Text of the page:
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Betty White Calls Television the ‘Best Business to Be In’ at Paley Honors Gala

The Paley Center for Media couldn’t have predicted when they scheduled their event honoring women in Hollywood that it would fall during a week mired in sexual harassment scandals from Harvey Weinstein to Roy Price.

But although the news was undoubtedly on everyone’s minds leading up to Thursday’s gala, the legendary women that the Paley Center for Media gathered in Beverly Hills for “Paley Honors in Hollywood: A Gala Celebrating Women in Television” were not going to let anything stop them from celebrating eight decades of female achievements in sports, drama, comedy, news, talk shows and music.

Related link Rita Moreno Joins Long List of Actresses Sharing Stories of Sexual Harassment in Hollywood

Betty White, who received a special tribute at the gala, took the stage to a standing ovation and put it simply and sweetly when she thanked everyone for “spoiling [her] rotten for so many years.” Despite the trials and tribulations that can come from being in a field as tough as entertainment, White has thrived for seven decades as a performer and is also celebrated as one of the first women to have control behind the camera as a producer in the medium, as well.

“It’s just the best business to be in, and thank you for helping me stay there,” White said.

Rita Moreno, who was on-hand to present the package about women in music, did go off-script to come forward with her own first-hand account of experiencing harassment in Hollywood, and Wanda Sykes, who was there to present the talk and news package, commented on how “to appreciate how far [women have] come, we have to go back to the ’50s and ’60s,” which, she noted, “kind of feels like we’re there now.”

Paley Center’s president and CEO Maureen J. Reidy kicked off the evening by promising the company would continue to preserve classic television from its earliest days until today’s modern classics as a way of informing future generations of what came before them.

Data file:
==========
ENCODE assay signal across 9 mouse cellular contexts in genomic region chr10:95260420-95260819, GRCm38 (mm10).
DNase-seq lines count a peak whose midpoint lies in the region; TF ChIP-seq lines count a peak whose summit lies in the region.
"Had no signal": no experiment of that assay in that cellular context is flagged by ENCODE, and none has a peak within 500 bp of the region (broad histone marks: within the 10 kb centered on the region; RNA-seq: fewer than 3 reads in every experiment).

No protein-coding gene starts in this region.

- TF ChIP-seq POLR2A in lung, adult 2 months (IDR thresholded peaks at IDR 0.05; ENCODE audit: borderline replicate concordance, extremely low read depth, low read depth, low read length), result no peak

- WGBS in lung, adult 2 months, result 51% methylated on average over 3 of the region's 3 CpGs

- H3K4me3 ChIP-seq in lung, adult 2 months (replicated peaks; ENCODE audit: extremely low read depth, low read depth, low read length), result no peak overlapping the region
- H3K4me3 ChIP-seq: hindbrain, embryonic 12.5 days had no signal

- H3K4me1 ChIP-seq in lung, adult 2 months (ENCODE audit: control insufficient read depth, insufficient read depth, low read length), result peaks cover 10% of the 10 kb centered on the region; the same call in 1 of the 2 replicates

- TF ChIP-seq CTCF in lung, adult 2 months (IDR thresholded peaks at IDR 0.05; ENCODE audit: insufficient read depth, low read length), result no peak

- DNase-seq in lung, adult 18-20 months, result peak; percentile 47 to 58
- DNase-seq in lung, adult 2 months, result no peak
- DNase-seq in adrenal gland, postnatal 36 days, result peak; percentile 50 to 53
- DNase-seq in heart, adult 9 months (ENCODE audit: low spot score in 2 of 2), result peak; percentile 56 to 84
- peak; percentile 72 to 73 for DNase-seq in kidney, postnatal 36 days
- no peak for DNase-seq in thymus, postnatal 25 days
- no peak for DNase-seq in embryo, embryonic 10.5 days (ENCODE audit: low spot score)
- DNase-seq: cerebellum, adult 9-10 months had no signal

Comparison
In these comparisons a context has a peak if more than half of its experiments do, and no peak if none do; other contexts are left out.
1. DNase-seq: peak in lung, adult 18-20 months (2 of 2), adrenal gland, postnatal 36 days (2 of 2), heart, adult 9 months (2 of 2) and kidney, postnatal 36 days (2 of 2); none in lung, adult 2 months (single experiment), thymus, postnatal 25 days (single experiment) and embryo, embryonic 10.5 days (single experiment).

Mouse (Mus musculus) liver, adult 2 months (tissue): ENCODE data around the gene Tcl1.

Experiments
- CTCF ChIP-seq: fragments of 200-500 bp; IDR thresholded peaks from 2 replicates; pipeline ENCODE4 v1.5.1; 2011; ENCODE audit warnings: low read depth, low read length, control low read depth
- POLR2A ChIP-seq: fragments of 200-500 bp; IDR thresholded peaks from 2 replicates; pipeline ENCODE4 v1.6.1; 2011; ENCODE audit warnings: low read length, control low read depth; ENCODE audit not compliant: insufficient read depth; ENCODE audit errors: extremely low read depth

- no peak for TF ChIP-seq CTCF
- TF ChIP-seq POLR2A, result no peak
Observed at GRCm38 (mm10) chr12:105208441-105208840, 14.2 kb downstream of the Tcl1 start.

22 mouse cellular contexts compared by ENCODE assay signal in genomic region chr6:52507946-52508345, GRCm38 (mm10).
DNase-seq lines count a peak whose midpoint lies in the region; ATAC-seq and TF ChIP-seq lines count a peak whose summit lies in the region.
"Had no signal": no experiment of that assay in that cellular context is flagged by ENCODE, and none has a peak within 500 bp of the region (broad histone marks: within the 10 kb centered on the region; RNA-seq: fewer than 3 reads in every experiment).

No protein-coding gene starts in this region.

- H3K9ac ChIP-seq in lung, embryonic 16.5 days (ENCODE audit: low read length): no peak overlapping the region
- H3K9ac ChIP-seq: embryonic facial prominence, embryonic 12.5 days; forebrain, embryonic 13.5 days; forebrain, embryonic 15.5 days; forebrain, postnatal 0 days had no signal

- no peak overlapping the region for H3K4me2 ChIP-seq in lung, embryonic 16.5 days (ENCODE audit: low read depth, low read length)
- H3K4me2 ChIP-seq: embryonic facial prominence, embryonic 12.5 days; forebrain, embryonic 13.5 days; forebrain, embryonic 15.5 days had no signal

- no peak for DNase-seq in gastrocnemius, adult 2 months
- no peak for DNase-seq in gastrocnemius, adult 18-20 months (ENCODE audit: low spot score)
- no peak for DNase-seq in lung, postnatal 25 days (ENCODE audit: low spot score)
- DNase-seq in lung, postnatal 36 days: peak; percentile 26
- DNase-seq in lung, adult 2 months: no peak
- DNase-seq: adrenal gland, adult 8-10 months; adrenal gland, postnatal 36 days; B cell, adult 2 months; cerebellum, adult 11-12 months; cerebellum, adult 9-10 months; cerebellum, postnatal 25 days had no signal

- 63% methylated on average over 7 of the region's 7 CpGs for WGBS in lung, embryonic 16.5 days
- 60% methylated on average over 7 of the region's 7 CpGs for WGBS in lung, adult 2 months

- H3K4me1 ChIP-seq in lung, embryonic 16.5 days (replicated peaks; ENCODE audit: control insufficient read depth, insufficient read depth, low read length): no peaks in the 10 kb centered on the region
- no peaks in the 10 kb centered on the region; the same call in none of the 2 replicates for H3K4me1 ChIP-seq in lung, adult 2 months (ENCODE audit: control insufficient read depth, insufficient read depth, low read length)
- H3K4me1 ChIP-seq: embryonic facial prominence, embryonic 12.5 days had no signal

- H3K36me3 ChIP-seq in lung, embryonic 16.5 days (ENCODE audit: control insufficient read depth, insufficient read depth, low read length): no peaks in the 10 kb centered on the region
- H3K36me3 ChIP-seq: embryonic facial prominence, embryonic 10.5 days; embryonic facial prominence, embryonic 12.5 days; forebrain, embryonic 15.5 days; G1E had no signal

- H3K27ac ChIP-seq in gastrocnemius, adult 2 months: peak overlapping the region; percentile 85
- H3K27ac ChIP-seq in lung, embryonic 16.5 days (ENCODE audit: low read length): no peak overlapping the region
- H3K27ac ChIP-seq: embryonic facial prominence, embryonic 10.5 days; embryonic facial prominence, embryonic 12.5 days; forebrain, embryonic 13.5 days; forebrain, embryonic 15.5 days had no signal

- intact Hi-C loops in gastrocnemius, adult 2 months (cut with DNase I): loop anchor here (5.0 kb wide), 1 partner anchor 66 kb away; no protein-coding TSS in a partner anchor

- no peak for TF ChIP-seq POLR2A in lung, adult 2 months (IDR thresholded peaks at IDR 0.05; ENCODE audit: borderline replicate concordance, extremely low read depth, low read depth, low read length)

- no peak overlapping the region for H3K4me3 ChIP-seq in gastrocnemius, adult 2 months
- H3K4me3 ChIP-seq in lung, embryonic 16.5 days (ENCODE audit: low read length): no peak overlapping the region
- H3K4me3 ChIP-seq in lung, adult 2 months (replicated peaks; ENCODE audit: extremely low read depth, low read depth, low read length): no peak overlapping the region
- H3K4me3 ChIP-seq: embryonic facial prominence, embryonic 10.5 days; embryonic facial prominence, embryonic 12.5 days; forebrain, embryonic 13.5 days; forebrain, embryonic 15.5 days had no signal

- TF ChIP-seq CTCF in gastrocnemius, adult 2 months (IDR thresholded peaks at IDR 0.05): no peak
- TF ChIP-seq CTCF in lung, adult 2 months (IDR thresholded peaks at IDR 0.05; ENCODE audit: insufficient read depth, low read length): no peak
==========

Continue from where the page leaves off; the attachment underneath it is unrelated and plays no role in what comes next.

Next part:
Tonight we demonstrate how television, more than any other medium, serves to shatter stereotypes, educate audiences and bring people together,” Reidy said. “We are so proud to celebrate the pioneering entertainers, groundbreaking series, and current hit shows that have sparked conversations and thrilled generations.”

Olympians Nadia Comaneci and Cathy Rigby presented a look at sports through the years, including Billie Jean King’s fight for equality and iconic 1973 “Battle of the Sexes” tennis match against Bobby Riggs, while Adriande Diaz and Lynn Whitfield presented drama and Allison Janney and Pamela Adlon presented comedy. In those respective genres, everyone from Cicely Tyson, Dana Delany and Joan Collins, as well as Lucille Ball, Mary Tyler Moore, Marlo Thomas and Tina Fey were showcased.

And of course the women took moments to celebrate each other, shouting out their personal idols who they saw in the audience or with whom they got a chance to mingle during the cocktail hour. “We’re very into being here,” Adlon said when first coming out on stage with Janney. “I’m dying. Wendi McLendon-Covey knows who I am! I’m shpilking. I just met Betty White!”

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